TSS Presents Smoking Sessions With Smitty

08.20.06 11 years ago 11 Comments

When my dude asked did we want Smitty for a Session, my first thought was “Diamonds On My Neck” Smitty?…Yeah, that’s cool.

But things changed quickly…first thing was I looked @ his disc and noticed features and production credits that stand w/the best of them – tracks with Kanye, Jae Millz, Scarface, John Legend, Joe and Akon and beats by Jazzy Pha, 9th Wonder, Hi-Tek, Buckwild, Streetrunner and Scram Jones. I knew there was more to the story of Smitty than what appeared on the surface. Listening to the album, I was floored by the consistency and ruggedness of it, his gravelly voice, and stark subject matter.

More research ensued and showed that my dude had credits writing for cats who’s names have plastered billboards and marquees – Will Smith, Dre, Diddy…he also recieved credit for “Shake Ya Tailfeather” with Nelly and Diddy and “Bump Bump Bump” for B2K…and I thought, “huh?” because that’s the antithesis of his style on the album. Diversity and adaptability come to mind when you think of Smitty because anybody capable of writing hip-pop and flipping to create a album as raw as The Voice Of The Ghetto has true talent and showing his Little Haiti roots.

So, to say the least, everybody on this side was waiting to see what my man had to say. And he did not dissapoint with the colorful flavor and knowledge he dropped….

“Smitty, we now you you fully responsible to keep this gangsta shit alive…” Scarface

TSS Presents Smoking Sessions With Smitty

Words by AWalsh aka YIKES
Editing by Paola Mendoza and John Gottyâ„¢

TSS> How long you been rapping for and how did you start out?

Smitty> I’ve been rappin since ’97. I always had the ability, and not everyone was taking it as serious because not everyone could freestyle like me. I always had the ability so it just naturally progressed from there. I started writiting for Will Smith, went to Dr. Dre, then to Puff, and others. It got me behind the scenes which lead to an inside look at the industry and the way things worked.

TSS> Previous to dropping your album, or even have a major deal, whats it like to be the man behind the pen to some of the most successful songs in America, but get no shine from it while these other cats are gettin major radio/video radio burn off your words?

Smitty> It was a breath of fresh of air to find that someone thought I was good enough to offer something to the game that people enjoyed. It gave me confidence and showed me that my words could succeed commercially. They actually taught me about myself as a rapper too and helped me learn a lot about how to make a hit record for myself when the time came.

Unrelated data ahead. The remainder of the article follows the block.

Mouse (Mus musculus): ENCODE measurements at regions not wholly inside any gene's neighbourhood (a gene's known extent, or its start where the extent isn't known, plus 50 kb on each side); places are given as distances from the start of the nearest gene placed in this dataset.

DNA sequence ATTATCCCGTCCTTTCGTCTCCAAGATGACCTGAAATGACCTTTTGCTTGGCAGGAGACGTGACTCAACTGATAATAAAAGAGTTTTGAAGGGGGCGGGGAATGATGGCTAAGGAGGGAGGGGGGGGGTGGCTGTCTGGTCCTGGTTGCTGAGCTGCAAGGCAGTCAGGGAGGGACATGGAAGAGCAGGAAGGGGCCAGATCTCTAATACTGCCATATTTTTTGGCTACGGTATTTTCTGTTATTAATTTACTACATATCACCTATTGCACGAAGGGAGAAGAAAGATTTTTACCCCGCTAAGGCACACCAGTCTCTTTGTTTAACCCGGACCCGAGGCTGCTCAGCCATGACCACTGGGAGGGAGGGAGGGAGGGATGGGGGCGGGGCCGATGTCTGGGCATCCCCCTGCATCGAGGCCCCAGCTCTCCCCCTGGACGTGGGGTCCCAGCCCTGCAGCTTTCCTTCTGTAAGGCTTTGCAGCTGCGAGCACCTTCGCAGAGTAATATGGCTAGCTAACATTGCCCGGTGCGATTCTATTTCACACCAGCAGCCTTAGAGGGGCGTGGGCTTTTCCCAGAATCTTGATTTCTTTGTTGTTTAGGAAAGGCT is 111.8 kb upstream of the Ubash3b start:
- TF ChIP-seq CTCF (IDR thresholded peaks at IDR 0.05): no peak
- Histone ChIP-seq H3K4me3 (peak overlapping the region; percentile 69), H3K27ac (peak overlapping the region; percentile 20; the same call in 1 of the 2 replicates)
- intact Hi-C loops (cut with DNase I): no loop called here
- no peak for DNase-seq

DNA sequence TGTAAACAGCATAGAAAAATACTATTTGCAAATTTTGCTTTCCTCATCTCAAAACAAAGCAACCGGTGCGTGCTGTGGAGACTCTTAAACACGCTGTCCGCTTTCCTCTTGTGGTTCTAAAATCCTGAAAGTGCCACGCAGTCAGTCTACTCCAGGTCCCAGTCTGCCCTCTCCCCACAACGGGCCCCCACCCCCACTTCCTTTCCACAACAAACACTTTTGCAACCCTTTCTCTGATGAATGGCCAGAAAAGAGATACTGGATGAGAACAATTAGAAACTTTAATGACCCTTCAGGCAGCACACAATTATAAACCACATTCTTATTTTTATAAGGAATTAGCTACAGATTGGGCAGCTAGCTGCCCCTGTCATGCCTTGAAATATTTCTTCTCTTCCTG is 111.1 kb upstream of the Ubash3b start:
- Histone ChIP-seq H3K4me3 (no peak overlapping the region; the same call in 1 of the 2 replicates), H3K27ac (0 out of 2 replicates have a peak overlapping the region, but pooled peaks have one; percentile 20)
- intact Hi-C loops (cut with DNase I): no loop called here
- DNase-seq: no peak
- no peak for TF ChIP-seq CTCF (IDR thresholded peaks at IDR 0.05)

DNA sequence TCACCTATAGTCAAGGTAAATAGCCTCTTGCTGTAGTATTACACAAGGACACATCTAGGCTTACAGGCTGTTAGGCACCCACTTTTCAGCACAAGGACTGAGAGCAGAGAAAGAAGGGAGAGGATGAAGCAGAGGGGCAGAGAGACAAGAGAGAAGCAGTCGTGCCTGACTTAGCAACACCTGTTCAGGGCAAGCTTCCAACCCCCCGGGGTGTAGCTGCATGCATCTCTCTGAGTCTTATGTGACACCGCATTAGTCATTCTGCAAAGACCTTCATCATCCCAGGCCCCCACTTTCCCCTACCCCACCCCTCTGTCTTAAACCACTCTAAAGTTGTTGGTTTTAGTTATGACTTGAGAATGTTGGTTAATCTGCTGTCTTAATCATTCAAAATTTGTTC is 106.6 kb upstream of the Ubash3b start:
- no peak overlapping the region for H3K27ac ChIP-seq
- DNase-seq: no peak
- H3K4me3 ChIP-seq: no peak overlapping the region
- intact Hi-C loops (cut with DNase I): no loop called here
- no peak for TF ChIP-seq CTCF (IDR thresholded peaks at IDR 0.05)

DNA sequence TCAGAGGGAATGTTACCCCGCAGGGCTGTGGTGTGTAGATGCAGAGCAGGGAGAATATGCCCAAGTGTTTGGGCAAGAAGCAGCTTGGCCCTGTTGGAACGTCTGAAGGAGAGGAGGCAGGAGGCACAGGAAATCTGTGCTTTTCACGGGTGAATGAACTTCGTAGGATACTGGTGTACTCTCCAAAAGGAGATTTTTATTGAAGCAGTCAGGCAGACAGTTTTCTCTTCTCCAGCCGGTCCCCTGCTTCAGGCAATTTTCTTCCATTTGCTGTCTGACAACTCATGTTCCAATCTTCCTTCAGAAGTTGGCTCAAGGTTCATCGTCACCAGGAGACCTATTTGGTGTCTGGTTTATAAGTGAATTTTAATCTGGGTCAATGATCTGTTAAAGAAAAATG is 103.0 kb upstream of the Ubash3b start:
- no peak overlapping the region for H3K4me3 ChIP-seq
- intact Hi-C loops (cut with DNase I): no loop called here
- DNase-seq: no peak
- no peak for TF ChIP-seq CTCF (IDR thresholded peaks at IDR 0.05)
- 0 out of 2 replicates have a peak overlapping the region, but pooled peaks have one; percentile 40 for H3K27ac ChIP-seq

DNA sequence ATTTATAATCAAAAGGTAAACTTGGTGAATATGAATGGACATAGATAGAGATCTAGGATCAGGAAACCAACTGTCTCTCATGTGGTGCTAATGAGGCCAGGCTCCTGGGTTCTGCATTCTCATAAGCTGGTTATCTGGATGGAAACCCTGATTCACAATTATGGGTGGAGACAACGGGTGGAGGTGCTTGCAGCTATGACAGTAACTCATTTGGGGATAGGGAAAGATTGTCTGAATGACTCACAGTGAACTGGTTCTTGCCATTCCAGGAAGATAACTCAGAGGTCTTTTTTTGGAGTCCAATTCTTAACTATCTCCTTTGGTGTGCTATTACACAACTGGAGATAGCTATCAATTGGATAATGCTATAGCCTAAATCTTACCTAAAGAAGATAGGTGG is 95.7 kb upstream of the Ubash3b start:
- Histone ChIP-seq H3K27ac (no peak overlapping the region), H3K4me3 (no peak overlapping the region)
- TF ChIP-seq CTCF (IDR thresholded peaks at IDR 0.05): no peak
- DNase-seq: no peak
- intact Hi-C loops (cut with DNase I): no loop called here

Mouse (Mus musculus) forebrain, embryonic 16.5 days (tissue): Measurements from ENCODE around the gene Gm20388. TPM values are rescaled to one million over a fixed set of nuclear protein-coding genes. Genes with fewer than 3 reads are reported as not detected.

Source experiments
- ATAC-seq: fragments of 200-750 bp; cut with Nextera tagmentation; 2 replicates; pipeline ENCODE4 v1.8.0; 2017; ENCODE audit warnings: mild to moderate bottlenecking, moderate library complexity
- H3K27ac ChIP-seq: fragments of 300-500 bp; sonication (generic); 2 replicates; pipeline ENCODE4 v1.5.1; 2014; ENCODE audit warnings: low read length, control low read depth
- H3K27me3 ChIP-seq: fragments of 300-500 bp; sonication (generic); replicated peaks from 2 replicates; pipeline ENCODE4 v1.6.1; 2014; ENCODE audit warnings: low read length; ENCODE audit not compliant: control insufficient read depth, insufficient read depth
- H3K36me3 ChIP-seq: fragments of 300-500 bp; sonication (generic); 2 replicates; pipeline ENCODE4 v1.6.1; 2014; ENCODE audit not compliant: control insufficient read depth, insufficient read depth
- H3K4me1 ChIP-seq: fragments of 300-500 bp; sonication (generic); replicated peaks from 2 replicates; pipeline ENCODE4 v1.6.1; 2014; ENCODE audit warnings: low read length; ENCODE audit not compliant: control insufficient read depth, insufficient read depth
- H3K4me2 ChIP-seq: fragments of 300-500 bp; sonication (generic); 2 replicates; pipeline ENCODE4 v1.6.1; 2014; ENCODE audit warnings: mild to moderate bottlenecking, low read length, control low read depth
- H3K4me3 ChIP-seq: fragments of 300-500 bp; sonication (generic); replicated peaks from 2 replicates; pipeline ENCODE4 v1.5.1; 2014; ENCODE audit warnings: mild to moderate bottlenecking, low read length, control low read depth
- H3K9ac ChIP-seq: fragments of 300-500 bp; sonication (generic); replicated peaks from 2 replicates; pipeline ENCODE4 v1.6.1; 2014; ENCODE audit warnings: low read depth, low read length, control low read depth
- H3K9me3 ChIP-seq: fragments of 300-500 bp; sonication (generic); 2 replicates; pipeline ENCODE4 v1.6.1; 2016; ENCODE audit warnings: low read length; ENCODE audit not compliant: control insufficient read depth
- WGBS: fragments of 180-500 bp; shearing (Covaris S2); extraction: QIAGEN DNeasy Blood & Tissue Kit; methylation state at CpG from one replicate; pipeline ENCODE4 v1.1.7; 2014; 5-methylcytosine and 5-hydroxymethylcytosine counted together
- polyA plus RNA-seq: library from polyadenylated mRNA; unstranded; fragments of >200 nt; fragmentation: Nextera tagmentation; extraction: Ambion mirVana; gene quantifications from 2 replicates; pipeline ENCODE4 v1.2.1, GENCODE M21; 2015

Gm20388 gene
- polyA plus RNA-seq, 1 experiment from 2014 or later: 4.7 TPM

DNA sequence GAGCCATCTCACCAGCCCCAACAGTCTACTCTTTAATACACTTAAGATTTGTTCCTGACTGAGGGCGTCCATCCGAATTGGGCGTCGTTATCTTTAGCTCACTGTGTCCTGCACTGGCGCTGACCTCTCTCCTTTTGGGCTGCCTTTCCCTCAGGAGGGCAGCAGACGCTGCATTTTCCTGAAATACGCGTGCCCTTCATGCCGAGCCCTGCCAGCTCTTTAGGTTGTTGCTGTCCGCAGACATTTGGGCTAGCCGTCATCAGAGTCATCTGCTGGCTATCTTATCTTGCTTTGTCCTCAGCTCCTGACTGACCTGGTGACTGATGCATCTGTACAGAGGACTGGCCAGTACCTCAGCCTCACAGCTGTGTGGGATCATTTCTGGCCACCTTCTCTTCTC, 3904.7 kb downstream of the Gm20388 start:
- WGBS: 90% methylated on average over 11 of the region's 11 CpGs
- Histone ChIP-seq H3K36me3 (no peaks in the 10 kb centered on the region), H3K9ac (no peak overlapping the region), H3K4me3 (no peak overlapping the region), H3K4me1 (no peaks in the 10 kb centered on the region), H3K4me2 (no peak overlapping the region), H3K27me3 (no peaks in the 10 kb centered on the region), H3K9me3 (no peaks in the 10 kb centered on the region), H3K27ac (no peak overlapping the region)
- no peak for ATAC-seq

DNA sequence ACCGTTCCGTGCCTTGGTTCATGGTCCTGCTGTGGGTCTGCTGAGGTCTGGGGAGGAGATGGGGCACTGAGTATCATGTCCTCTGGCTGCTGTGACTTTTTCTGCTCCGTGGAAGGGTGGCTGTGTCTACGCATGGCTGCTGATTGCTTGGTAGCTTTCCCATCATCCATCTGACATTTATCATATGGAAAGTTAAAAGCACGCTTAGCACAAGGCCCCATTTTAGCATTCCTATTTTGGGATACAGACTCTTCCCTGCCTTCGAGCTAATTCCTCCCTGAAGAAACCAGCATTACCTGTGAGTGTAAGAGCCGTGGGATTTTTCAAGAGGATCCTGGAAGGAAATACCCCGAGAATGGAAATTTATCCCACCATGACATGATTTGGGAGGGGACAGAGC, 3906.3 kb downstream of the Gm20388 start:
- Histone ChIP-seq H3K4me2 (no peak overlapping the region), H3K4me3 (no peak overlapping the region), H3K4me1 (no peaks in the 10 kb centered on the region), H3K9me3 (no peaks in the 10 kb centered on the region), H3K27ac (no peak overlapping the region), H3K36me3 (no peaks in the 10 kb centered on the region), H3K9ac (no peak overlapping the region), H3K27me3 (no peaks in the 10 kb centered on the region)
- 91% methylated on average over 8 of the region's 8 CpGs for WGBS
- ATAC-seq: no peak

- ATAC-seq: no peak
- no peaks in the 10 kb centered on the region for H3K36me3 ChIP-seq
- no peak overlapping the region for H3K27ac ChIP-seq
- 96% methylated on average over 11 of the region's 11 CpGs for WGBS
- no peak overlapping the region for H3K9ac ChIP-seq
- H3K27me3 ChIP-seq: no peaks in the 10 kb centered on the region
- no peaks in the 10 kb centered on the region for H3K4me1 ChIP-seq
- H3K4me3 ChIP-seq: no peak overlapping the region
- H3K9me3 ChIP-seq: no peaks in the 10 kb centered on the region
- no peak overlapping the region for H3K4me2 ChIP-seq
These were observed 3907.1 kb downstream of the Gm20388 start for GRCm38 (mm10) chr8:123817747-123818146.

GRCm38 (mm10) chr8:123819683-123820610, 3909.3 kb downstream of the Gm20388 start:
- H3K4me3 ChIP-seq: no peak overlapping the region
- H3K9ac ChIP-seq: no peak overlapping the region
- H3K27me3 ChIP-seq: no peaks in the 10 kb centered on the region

TSS> “Diamonds On My Neck,” you know we gotta address this. It’s a good song for the clubs and MTV but after listening to “Voice of the Ghetto,” it doesn’t sound anything like the rest of your music. What does that song mean to you and how does it fit in with the rest of your work?

Smitty> “Diamonds On My Neck,” it was more of an image or lifestyle record. It was what it was, being a businessman before an artist; it gave me the national exposure I needed to put out the music that I felt was a closer reflection of who I really am. It’s far-fetched from what I have to offer, but it gave me an opportunity to show people who first heard my name from that song to show them who Smitty really is and what else I have to say. Its similar to Webbie, another artist whose radio joints are far from the music on his album. It’s a Catch 22 because it gives opportunity to the artist to be who we need to be but at the same time the first impression people have of you is something you really aren’t, and you don’t know how people will respond to that.

TSS> Rick Ross, Pitbull, DJ Khaled and other artists from the same area are doing a lot to put Florida back on the map in a way that it hasn’t been really since Luke was doing it with 2 Live Crew. What are you doing to carve out your place in this renaissance?